Title:

Some problems in the mathematical theory of probability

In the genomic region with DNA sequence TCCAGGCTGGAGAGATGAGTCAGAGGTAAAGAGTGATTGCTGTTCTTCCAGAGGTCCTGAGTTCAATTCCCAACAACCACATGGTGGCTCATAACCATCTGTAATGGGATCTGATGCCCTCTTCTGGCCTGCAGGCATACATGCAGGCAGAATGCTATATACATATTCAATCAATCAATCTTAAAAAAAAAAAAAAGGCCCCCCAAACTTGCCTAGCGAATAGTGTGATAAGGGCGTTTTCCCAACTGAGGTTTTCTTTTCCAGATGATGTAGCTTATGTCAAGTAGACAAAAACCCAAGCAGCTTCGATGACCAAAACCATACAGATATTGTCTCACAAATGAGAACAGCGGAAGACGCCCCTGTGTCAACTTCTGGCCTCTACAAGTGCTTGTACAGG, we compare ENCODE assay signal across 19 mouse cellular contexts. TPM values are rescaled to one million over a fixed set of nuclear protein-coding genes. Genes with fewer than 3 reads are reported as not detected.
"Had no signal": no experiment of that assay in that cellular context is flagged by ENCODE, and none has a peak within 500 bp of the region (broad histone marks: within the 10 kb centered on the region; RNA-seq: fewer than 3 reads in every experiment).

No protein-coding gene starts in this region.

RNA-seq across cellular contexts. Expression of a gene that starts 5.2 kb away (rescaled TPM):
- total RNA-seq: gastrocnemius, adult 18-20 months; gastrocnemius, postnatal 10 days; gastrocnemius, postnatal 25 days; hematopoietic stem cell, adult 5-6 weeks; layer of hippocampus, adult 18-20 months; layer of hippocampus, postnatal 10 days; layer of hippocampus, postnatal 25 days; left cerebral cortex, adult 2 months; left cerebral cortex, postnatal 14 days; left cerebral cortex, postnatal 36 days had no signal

The group of problems with whioh we are concerned may be reduced to the consideration of a system whose state changes with time. It is assumed only that a knowledge of the past history of the system and of its present state detenninss a probability distribution for its state at any instant in the future. This generalizes the situation in classical mechanics, where the future development of the system is completely determined by its present state. The process in time is a stochastic process. The most usual vase is where the conditional probability distribution for future states, given the present state, is unaffected by any additional knowledge of the past history of the system. The process is then a Markov process. We now make some further simplifying assumptions. 1) We regard "time" as a discrete sequence of instants. 2) We assume that the system possesses only a finite or enumeraably infinite number of possible states. 3) We assume that the probability distribution for states at time m+n, given the state at time m, is independent of m. The process is now called a (temporally homogeneous) Markov chain. Its properties depend on those of the stoohastic matrix, [p_{ij}], whose elements are the onestep transition probabilities from the i^{th} to the j^{th} state of the system.